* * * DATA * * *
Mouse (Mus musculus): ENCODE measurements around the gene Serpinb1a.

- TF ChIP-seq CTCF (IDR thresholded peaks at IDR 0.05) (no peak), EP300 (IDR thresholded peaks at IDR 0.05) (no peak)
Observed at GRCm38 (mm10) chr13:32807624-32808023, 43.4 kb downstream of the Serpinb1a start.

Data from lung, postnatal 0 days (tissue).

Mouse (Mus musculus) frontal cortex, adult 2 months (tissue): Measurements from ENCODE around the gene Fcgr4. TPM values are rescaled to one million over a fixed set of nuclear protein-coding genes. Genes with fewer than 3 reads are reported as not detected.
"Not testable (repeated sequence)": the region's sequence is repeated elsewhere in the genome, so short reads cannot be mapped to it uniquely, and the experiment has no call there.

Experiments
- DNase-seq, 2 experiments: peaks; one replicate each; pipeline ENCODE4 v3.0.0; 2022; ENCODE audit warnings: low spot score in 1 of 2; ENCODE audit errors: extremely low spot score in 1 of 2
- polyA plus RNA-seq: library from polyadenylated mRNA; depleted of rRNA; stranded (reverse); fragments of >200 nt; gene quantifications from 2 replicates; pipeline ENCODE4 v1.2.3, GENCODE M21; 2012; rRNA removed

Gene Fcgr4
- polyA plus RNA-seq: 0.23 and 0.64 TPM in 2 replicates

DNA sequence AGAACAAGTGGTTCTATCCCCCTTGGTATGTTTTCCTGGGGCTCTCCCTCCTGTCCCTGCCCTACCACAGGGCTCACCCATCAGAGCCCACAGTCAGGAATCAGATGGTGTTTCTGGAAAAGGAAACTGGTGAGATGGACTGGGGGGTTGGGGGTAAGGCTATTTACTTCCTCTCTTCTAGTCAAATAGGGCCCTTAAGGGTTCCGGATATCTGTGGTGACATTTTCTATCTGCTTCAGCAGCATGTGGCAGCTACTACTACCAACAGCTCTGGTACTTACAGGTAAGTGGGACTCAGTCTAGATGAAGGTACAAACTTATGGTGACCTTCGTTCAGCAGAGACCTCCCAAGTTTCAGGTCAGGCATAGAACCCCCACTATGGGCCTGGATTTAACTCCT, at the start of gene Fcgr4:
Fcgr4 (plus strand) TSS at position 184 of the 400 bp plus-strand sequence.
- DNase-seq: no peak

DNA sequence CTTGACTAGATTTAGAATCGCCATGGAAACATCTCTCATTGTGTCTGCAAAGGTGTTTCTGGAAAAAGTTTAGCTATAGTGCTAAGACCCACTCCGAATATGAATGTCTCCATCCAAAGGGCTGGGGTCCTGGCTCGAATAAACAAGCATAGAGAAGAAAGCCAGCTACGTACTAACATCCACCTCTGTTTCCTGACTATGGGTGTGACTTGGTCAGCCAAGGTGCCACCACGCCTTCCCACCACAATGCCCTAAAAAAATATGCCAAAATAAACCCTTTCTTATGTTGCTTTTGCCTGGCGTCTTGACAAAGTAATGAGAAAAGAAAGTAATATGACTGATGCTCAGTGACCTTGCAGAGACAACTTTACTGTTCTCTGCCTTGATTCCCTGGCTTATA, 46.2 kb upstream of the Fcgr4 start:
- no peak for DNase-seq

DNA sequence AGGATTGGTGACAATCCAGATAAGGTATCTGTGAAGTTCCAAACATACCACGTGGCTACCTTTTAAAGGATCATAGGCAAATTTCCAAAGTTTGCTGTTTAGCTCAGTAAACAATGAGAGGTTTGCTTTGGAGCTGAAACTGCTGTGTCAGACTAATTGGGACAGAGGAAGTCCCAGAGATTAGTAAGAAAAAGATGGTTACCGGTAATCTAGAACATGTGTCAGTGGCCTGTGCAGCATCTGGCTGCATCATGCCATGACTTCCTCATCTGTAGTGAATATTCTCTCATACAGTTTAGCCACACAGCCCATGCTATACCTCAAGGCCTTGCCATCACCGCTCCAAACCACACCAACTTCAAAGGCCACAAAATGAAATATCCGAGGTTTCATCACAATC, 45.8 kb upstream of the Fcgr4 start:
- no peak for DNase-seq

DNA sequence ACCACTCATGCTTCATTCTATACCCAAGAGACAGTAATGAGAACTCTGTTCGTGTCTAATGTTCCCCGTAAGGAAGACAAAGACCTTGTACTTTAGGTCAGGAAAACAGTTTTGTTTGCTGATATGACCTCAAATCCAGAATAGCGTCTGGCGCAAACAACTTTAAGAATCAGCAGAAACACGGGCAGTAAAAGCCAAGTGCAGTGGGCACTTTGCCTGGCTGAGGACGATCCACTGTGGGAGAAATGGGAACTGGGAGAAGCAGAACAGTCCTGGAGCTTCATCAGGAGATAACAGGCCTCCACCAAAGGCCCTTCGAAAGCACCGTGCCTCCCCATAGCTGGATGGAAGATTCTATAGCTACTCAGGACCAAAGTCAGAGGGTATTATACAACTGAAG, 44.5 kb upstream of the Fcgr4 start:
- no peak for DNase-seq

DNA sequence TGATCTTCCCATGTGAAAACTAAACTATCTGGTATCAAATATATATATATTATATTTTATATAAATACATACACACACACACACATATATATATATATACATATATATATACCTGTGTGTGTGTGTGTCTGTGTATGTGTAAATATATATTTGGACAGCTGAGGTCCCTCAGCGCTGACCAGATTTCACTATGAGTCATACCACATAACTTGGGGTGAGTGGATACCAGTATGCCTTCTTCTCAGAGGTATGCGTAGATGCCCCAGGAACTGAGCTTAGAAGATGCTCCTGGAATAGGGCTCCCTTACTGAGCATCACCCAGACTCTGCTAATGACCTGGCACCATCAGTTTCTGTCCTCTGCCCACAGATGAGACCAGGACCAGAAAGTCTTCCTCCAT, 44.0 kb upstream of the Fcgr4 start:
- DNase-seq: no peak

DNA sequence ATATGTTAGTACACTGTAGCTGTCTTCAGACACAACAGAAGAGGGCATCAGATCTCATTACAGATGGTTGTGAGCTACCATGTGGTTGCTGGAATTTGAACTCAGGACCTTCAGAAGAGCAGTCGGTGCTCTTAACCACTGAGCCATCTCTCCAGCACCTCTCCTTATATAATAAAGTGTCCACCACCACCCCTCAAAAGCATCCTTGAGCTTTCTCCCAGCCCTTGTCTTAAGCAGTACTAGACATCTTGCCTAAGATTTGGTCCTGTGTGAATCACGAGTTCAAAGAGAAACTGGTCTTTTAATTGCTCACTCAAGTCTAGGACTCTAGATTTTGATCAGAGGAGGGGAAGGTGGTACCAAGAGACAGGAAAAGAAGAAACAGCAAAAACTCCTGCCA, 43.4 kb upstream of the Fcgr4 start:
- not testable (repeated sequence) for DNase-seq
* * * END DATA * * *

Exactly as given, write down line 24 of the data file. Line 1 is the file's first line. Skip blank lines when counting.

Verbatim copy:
- not testable (repeated sequence) for DNase-seq